“She survived all that stuff,” said longtime friend Prakash John, who has played bass for Parliament, Lou Reed and Alice Cooper. “That’s just utterly amazing to me.” Today, life is good for Cook. Her daughter with Foster, Amy Foster-Gillies, is an award-winning songwriter who wrote a hit for Michael Bublé. Meanwhile, Cook and Foster have reconciled to the point where he regularly asks her to scout young talent for him. And she now owns an upscale townhouse in a posh waterfront location.

In 1973, Cook and David Foster reached an apex in their nascent rock-star careers. That was the year their band, Skylark, played its ballad Wildflower on Burt Sugarman’s Midnight Special. The NBC-TV show, viewed by millions, hosted the elite of pop and rock.

Cook, one of Skylark’s lead singers, performed in a billowy peasant dress. Fashionable at the time, it also helped conceal the fact she was 71/2 months pregnant with Foster’s child, Amy.

Wildflower was a tremendous MOR hit in Canada and the U.S., even denting the Billboard Top 10. The ballad was written by Skylark’s guitarist Doug Edwards and Dave Richardson, a Victoria police officer. Yet just a year later, Skylark had fallen apart, despite having chart-topper and a recording contract. Edwards and another band member, unable to get along with the drummer, left the group.

The route to rock fame — even one-hit-wonderdom — had not been easy. Cook and Foster formed Skylark after Foster was unceremoniously fired from Ronnie Hawkins’s band. A rockabilly pioneer whose previous bandmates went on to achieve superstardom with the Band, Hawkins was impressed with Foster’s skill as a pianist and organist. But he thought the younger man lacked charisma.

“David had no stage presence,” said Hawkins. “I told him, ‘David, you look like a cadaver up there.’ ” Hawkins had been satisfied with Cook — who sang well and had the sort of raucous personality that entertains a beer-fuelled crowd. But the pair were a couple, so they both left.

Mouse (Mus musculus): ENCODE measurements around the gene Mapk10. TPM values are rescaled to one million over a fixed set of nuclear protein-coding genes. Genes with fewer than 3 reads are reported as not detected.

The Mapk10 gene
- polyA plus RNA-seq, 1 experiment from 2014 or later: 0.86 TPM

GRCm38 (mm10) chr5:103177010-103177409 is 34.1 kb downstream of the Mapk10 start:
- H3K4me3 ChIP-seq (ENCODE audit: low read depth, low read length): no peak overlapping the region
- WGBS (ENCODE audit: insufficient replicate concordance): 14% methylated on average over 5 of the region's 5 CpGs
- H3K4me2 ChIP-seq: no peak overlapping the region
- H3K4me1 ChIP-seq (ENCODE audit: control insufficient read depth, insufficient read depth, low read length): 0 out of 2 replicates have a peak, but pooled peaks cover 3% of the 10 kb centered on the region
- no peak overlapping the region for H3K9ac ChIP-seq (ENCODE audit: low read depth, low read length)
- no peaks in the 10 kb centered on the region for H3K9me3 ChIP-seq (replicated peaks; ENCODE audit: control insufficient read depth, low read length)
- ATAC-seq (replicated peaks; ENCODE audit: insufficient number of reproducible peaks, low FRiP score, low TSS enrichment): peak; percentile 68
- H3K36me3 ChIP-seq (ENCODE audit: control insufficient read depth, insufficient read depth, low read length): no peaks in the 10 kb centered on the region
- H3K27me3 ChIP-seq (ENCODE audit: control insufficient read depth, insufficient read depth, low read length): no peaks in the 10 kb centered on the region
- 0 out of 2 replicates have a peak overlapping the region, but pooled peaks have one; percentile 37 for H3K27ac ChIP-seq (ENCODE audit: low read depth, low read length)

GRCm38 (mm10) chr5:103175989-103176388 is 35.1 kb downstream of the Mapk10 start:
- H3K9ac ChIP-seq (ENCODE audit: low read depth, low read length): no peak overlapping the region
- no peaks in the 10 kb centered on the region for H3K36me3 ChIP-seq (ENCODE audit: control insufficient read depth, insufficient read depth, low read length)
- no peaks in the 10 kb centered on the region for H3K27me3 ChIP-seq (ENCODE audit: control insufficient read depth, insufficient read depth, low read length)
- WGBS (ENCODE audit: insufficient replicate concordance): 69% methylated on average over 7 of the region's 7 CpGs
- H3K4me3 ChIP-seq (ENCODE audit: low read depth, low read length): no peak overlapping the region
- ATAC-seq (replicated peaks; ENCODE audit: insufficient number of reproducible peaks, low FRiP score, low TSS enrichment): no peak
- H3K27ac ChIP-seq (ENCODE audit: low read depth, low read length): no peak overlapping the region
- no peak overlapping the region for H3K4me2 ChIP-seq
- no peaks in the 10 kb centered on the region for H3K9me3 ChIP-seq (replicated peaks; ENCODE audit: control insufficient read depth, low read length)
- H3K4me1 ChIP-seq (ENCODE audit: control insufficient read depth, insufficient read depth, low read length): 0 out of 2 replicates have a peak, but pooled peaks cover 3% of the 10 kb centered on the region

Foster, a prodigy who had joined Chuck Berry’s backup band as a teen, was devastated at his dismissal. Lying in bed together one night, Cook made a bold proposal. “I said, ‘F–k Ronnie Hawkins. Let’s just put our own band together.’ ” Foster eventually agreed, but only if Cook could assemble his ultimate band. He wanted some of Canada’s premier rock musicians and singers. By a small miracle, each musician on the list was available. Cook convinced Foster’s dream team to join up within four days.

After a series of preliminary concerts in Vancouver and Edmonton, Skylark was fine-tuned and ready to soar. It was Cook — seven years older than Foster and already a seasoned veteran of Canada’s music scene — who then scored their deal with Capitol Records in Los Angeles.

She had already tried to make it L.A. once before, a wild escapade that required sleeping on floors and escaping a crazed companion who pressed a gun to her skull. Despite such adventures, Cook managed to stay in touch with a producer she had met. He took Skylark’s tape and, impressed, forwarded it to Capitol.

Even though Skylark eventually tumbled from the heavens, Cook’s music savvy would later prove invaluable to David Foster.

By chance, Cook met Foster — whom she already knew from Victoria — at a Vancouver bar. Foster was working in Alberta with respected jazz musician Tommy Banks and was already considered a hot talent on the rise. Foster told Cook he was assembling a new band in Edmonton that needed a singer.

“I said, ‘Who’s in the band?’ He said, ‘Ronnie Hawkins.’ ” An amazed Cook requested an audition. She got the gig, and found it to be “rock’n’roll boot camp.” Musicians were fined for minor infractions — dressing improperly or having dirty fingernails. After gigs, the exhausted band would rehearse until the wee hours. Although tough, it was an invaluable musical education.

Recalls Hawkins: “B.J. had it all. She’d already been to the mountain-top…. She was an entertainer, a singer. She was a talented girl.” Canadian rock journalist Larry LeBlanc, a former correspondent for Billboard magazine, saw Cook perform in those days. “She was a dynamic singer. And she could really tackle those R&B songs.” LeBlanc, who knows both Cook and Foster, remembers them as an odd couple. Back then Foster was a shy “babe in the woods” whose wholesome good looks reminded LeBlanc of Donny Osmond. Cook, on the other hand, was a boisterous character. She very much held her own with the flamboyant Hawkins during shows at Toronto’s Le Coq D’Or.

Before signing the Capitol Records contract with Skylark, Foster had dreamed of being a jazz musician. His tune had literally changed, however, after he and Cook attended a club concert given by his idol, jazz pianist Bill Evans. Only about 10 people showed up to hear one of the most celebrated figures in jazz.

“It was a life altering moment to him, because at that moment he realized you don’t make any money doing [jazz],” Cook said.

Following Skylark’s breakup, Foster set out to become a freelance studio musician. She and Foster had married before she became pregnant with her second child, Amy. Cook, who suffered from endometriosis, had believed she was infertile and imagined they’d have a life together in music. But after Amy was born, things changed.